Braintree

If it weren’t for a twist of fate, Braintree might be a very different community today. Settlers built the small village of East Braintree (or Snowsville) on a site where they believed the main Boston-to-Burlington stagecoach road would run. Homes and shops and a bustling village grew up around a sawmill, but the stage route never came. Today, Snowsville is just a general store and a quiet stop on a country road. It’s also just one of a collection of small villages that make up the town: Braintree, Braintree Center, East Braintree/Snowsville, West Braintree and Peth. Separated by steep mountainsides and fast-moving streams, these villages are each picturesque pockets of homes and small businesses. They are surrounded by acres of rich farmland and rambling hills, ideal for exploring on foot, horseback, bike, snowmobile, or ATV. With a colorful cast of characters and stories, Braintree is also an ideal place to explore Vermont’s colonial history. Ramble the woods and find old cellar holes and the relics of once-bustling villages. Discover the Braintree Hill Meetinghouse, which includes a local history museum with photographs, manuscripts, and historic artifacts. Or visit for Old Home Day, where you can meet neighbors and sample Braintree’s current offerings as you celebrate its past. What you won’t find is busy intersections, street lights, box stores, or even many paved roads. Braintree is a quiet place to get away and explore.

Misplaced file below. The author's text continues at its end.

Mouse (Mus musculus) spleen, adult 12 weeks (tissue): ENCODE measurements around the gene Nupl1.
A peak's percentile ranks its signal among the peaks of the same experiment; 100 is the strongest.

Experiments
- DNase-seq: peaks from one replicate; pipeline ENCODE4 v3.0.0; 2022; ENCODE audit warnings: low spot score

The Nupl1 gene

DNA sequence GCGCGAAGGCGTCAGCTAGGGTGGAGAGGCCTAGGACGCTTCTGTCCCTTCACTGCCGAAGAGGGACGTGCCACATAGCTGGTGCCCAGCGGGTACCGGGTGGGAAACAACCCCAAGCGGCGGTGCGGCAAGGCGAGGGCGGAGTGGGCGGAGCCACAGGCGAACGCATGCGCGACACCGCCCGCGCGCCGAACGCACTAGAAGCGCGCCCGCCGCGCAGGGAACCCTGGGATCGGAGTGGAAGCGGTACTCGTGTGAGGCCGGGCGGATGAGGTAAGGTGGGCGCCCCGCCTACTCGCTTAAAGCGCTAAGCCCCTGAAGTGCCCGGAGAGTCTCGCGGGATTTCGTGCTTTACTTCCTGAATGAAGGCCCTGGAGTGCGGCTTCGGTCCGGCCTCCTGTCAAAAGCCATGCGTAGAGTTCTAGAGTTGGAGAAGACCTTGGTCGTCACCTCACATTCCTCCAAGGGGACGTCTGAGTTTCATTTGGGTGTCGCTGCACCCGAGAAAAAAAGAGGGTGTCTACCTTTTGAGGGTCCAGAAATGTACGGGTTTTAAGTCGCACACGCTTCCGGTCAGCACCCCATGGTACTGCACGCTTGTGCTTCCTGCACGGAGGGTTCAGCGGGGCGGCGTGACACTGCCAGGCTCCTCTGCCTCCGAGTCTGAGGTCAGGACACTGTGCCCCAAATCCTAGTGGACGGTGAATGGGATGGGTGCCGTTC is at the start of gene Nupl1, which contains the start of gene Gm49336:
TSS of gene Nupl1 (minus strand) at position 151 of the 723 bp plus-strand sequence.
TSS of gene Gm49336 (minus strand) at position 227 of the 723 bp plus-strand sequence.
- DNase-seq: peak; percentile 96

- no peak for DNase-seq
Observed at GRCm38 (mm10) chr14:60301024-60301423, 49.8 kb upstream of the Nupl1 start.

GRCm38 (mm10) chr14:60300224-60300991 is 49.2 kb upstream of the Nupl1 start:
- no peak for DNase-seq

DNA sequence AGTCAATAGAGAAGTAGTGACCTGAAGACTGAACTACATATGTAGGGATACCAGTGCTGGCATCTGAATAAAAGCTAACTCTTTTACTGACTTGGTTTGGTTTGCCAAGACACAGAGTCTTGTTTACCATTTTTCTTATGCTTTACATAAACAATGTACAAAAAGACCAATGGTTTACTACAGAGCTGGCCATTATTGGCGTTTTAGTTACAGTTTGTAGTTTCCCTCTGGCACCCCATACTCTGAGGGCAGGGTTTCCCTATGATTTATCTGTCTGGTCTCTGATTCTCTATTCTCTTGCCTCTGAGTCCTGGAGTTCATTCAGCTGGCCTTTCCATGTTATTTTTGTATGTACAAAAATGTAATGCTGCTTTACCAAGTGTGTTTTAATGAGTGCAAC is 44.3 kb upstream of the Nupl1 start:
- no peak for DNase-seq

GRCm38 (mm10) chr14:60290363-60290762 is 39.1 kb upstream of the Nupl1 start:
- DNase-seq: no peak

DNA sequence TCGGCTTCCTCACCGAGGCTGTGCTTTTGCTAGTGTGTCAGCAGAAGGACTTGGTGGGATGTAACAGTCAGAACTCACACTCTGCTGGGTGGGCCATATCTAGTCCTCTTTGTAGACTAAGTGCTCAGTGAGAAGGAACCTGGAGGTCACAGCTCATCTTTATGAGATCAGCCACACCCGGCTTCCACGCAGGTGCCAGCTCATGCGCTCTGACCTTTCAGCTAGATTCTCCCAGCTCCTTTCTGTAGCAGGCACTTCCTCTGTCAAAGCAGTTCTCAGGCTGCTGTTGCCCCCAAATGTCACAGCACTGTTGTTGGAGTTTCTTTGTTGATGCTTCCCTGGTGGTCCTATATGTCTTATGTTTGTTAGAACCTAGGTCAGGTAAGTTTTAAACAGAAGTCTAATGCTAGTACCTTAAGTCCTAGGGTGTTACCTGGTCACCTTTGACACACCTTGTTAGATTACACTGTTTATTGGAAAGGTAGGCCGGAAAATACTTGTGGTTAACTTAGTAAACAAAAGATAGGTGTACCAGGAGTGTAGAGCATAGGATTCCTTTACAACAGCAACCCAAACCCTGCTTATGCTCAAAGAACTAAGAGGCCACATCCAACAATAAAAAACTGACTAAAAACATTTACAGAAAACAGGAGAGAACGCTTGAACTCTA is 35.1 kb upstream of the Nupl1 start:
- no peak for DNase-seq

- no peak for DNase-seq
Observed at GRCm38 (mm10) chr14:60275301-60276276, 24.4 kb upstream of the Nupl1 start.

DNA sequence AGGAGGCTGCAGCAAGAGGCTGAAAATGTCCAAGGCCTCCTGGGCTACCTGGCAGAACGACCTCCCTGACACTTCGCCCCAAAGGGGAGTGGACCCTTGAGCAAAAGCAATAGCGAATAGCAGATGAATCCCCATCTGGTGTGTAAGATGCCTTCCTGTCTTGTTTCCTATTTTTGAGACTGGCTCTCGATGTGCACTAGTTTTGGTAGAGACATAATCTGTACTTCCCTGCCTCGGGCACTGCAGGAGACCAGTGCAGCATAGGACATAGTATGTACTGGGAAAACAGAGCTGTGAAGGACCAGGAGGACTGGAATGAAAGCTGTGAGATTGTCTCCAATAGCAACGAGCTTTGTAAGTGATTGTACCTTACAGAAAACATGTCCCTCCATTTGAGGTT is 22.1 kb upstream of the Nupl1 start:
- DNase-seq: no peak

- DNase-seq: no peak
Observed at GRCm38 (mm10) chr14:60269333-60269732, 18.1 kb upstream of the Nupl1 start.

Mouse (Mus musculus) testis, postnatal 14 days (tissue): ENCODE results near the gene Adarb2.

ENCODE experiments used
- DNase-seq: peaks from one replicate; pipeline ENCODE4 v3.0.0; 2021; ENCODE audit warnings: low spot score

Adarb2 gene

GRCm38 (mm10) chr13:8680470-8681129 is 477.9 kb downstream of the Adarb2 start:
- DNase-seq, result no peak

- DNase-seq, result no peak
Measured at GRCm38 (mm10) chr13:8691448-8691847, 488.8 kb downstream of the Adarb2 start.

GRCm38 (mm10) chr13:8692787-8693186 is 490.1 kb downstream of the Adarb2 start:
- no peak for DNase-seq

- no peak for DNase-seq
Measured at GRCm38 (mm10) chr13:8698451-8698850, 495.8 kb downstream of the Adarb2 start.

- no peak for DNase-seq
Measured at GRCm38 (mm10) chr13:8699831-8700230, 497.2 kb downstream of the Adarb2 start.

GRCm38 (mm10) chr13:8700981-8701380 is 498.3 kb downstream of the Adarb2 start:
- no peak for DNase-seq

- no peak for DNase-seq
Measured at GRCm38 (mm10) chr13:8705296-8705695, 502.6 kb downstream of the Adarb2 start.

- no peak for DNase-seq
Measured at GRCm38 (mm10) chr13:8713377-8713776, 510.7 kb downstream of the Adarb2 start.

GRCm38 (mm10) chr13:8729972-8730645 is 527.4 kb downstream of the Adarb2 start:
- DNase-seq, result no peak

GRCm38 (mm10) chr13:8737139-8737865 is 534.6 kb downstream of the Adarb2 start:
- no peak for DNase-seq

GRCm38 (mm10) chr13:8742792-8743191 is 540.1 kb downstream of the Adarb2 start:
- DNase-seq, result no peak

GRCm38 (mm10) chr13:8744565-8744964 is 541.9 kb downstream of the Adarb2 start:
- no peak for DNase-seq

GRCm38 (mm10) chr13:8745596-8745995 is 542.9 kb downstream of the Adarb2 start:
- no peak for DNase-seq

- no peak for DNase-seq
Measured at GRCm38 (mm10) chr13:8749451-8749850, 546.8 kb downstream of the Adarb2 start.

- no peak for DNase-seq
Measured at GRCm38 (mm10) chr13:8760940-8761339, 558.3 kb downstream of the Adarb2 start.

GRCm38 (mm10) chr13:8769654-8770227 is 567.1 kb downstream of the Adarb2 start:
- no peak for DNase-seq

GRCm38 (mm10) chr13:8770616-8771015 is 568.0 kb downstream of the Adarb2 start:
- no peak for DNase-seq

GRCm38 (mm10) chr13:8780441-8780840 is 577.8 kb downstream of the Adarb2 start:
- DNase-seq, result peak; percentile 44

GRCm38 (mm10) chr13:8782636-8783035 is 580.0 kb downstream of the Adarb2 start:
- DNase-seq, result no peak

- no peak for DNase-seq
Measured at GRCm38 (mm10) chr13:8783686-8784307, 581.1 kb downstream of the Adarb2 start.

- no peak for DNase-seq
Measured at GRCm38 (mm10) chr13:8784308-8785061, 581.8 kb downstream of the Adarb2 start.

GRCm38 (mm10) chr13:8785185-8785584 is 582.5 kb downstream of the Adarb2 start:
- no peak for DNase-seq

Claim to Fame: 
Home to pink granite and a vein of famous “Verde Antique” green marble
Quick Facts
Population: 
1246
Size: 
38.30 square miles
Year Established: 
1781
Attractions: 
Exploring the newly-conserved Braintree Mountain Forest, with 1,547 acres, many miles of trails, and stunning views.
Catching a sunrise or sunset from Braintree Hill Meeting House, and then checking out the historic building and history museum inside.

Catching a sunrise or sunset from Braintree Hill Meeting House, and then checking out the historic building and history museum inside.

Seeing how maple syrup is made at one of Braintree’s family-owned sugarhouses.

Seeing how maple syrup is made at one of Braintree’s family-owned sugarhouses.

Visiting the many historic sites depicted in the History of Braintree II, written by lifelong resident and storyteller Katharine DuClos.

Visiting the many historic sites depicted in the History of Braintree II, written by lifelong resident and storyteller Katharine DuClos.

Town Website: 
www.braintreevt.com/‎
Planning Docs: 
http://www.trorc.org/towns/town-of-braintree/
Demographic Info: 
http://www.trorc.org/towns/town-of-braintree/